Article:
Each morning here finds me at some point out in front of the trailer doing my morning workout. I used to do this in the small street that passes by. Residential streets in Japan really are small. In order for two small cars to pass, one has to pull over and come to a complete stop. My little street is used by some people as a short cut and therefore receives more traffic than would be normally generated by the neighbourhood.
The result of the above was that my tai chi and bagua forms would be interrupted at various times by an approaching car. I would notice the impending occurrence and maintaining my state as best I could step to the side of the street. Then, as the cars would pass, I would make a small bow to the drivers. Some would be surprised the first time this happened, however, almost all would bow back. If it was a repeat performance, their bow would be a genuine greeting. This would also occur with people out for a stroll with their dogs or kids going to school.
There is a lot of bowing in Japan. In the supermarket, the cashier will make a formal bow after giving you your change. There is the temptation by foreigners to write off such bows as just form and no substance. What I have found in such situations is that when I return the bow with sincerity, then, the substance of the bow is in existence and we both feel it. A bow can be a very beautiful gesture.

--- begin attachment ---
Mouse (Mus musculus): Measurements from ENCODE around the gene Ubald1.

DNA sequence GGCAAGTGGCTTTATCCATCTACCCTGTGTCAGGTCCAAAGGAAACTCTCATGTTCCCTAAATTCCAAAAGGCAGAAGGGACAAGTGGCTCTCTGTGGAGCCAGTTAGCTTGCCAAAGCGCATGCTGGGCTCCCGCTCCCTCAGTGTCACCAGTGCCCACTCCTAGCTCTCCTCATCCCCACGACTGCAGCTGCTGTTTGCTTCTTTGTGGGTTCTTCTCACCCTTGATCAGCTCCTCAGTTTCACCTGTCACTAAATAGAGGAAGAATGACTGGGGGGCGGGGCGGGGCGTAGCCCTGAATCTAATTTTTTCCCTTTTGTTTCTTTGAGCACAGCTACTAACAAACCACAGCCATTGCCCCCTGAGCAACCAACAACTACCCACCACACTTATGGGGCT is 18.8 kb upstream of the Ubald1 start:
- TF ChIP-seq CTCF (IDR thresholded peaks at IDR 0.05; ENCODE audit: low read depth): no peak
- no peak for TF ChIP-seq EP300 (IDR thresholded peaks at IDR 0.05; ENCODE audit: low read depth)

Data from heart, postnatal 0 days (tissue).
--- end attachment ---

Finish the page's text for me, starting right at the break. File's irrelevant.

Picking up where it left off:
There is a child and mother who wait at the t-junction just close by each weekday morning for a brightly coloured kindergarten school bus. The bus has a woman driving and another woman who attends to the children. The attendant gets off the bus and approaching the mother and child, greets them and escorts the child back onto the bus. As they drive by me the driver gives a little bow and the attendant waves while encouraging the children to wave as well. What a big smile stretches my face as I wave back.
A few weeks ago, I cleared a section of the area that my trailer shares. It’s is full of large gravel set down to hold car parking. I began to practice my forms without the interruptions. It is such a pleasure to be able to move smoothly through my forms. Yet, I do miss the morning ritual of making way. I still get to wave to the kindergarten crew and say hello to the occasional person and dog who pass by. As a part of my exercise, I take a walk up the nearby street past houses where I encounter other walkers and sometimes someone out in his or her garden. I have even had short conversations at times. (Very short due to my limited vocabulary.)
Then, there have been a few mornings when I am walking along and see a person approaching slowly. The person’s head is down, there is a slight hunch of the shoulders and almost a shuffle in the walk. When I get close, I say my ‘good morning’ and suddenly a face pops up surprised and a shining smile appears immediately followed by an enthusiastic ‘good morning’. Yeh, what a good morning.
Ohayo Gozaimusu, Kundan